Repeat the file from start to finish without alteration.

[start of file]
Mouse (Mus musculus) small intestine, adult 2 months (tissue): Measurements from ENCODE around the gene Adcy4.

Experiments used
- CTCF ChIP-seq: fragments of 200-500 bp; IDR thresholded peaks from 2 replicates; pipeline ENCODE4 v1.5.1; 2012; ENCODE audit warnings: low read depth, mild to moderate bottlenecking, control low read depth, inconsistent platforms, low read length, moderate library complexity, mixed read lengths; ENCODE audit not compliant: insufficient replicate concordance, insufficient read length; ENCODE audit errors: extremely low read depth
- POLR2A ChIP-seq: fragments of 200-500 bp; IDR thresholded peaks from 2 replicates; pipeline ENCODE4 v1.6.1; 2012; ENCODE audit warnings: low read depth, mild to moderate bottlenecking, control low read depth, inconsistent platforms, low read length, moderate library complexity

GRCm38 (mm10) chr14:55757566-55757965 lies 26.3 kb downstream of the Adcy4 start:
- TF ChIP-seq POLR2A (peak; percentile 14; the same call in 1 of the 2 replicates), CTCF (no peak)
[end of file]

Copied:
Mouse (Mus musculus) small intestine, adult 2 months (tissue): Measurements from ENCODE around the gene Adcy4.

Experiments used
- CTCF ChIP-seq: fragments of 200-500 bp; IDR thresholded peaks from 2 replicates; pipeline ENCODE4 v1.5.1; 2012; ENCODE audit warnings: low read depth, mild to moderate bottlenecking, control low read depth, inconsistent platforms, low read length, moderate library complexity, mixed read lengths; ENCODE audit not compliant: insufficient replicate concordance, insufficient read length; ENCODE audit errors: extremely low read depth
- POLR2A ChIP-seq: fragments of 200-500 bp; IDR thresholded peaks from 2 replicates; pipeline ENCODE4 v1.6.1; 2012; ENCODE audit warnings: low read depth, mild to moderate bottlenecking, control low read depth, inconsistent platforms, low read length, moderate library complexity

GRCm38 (mm10) chr14:55757566-55757965 lies 26.3 kb downstream of the Adcy4 start:
- TF ChIP-seq POLR2A (peak; percentile 14; the same call in 1 of the 2 replicates), CTCF (no peak)